Private equity firms are routinely taking the issue of human rights into account when making investments, Sweden’s AP6 has found, though its research has also shown that uptake of the UN Guiding Principles on Business and Human Rights is not widespread in the sector.
The SEK68.6bn (€5.9bn) fund – distinct from the four larger AP buffer funds in that it invests solely in private equity – told IPE that its first human rights assessment has so far revealed many “good examples” from the funds it invests in, and that problems regarding human rights have ended up scuppering potential investments for the funds.
Per Norberg, sustainability specialist at AP6, told IPE: “We saw a lot of good examples in the portfolio, but uptake of the UN Guiding Principles on Business and Human Rights (UNGP) was not widespread – which was what we expected.
“There were a lot of examples of funds having done due diligence on a potential investment, but then making observations that there could be challenges regarding human rights, or that there were confirmed problems with a potential investment.”
“In several cases, those had been dealbreakers,” Norberg said, saying of human rights standards: “It is something funds are aware of and are considering.”
AP6 describes its approach to sustainability and ESG as broad but with three defined focus areas – climate, diversity and inclusion, and human rights.
In 2021, the latter became the third of those three focus areas to be added – at which point the Gothenburg-based fund created a framework for its investment work around the area, based on the UNGP.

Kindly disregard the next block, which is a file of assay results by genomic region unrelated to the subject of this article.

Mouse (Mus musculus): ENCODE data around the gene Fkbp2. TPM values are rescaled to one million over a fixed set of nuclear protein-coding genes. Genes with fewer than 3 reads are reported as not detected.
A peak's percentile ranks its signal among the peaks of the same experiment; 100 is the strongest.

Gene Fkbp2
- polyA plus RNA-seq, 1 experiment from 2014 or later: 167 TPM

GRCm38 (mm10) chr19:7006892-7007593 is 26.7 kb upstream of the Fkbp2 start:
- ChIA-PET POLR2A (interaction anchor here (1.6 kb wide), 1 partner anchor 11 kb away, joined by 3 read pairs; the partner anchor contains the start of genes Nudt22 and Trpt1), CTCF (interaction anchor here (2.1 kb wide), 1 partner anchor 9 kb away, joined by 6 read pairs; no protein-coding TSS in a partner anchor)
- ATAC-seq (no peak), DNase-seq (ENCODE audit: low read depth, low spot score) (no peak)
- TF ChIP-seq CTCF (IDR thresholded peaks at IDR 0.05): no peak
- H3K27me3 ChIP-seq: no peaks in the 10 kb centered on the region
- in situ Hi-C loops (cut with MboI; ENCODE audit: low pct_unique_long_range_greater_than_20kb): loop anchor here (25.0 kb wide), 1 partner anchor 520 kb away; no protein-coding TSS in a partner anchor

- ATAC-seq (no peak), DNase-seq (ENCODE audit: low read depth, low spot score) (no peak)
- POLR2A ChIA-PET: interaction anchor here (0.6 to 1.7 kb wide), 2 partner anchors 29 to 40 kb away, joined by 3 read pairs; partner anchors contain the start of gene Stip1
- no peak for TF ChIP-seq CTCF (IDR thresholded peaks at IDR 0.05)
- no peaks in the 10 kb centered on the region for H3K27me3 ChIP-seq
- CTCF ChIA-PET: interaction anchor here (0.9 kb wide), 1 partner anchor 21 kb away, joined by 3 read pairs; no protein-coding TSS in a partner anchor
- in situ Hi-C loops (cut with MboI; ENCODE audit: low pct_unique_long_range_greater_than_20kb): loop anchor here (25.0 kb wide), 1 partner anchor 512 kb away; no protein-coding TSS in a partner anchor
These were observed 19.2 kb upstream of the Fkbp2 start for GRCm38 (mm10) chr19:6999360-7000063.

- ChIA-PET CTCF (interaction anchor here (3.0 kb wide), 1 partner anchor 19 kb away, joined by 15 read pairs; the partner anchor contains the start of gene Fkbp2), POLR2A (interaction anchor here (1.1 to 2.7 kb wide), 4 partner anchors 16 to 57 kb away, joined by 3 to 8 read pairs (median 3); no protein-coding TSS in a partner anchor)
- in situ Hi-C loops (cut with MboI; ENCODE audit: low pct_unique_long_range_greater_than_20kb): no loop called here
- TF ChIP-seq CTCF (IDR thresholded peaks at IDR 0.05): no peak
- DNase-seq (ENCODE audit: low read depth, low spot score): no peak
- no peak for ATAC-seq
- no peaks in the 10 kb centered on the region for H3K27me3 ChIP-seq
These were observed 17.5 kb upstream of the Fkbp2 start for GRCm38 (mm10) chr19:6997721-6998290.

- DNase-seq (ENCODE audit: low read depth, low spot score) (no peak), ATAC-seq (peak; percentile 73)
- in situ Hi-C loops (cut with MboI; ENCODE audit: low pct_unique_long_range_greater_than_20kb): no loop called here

The fund’s three-strong sustainability team subsequently began conducting a human rights assessment of its managers, which has so far taken the form of a pilot study involving 13 managers.
In the wake of its completion, the team held a follow-up physical roundtable event in mid-September in Stockholm to divulging the results to its private equity managers as well as sharing examples of best practice and providing a platform for dialogue on the challenges inherent to the topic.
“We wanted to apply the framework and try it out on a sample size of our portfolio managers, and we wanted to get a representation from our investment universe – we invest in Europe and North America, in buyout, growth and venture,” said AP6’s ESG integration manager, Anna Grgic.
Norberg said reputational risk is the main problem for private equity funds around human rights – the risk associated with having companies in their portfolio that are involved in or accused of violations.
“I think when you look at investment into climate for example, different investors can have different philosophies and some might be willing to invest in high-emitting assets while others want to decarbonise the portfolio,” he said.
“But when you look at human rights, very few investors – I would venture to say no investors – have any sort of tolerance for companies contributing to human rights violations,” he said.
Norberg said AP6 was very happy with the amount of good examples it saw both in the pilot study and the feedback from managers at the roundtable.
“Going forward of course we would like companies to have a more structured approach in doing this in line with international frameworks, but the awareness that this topic is important is very much ingrained in the managers that we have chosen to collaborate with,” he said.
Managers were very pleased to get the feedback from AP6 at the roundtable, he noted, which attracted 24 external participants representing 20 firms from buyout, growth and venture.
“That’s one of the reason why we decided to roll this out beyond the pilot study,” he added.
The next step in AP6’s work on human rights is to complete the assessment for all of the funds it invests in.
Looking ahead, the recently-launched human rights assessment will be used as part of the buffer fund’s ESG due diligence in general as well as forming part of the institution’s annual ESG follow up, said Grgic.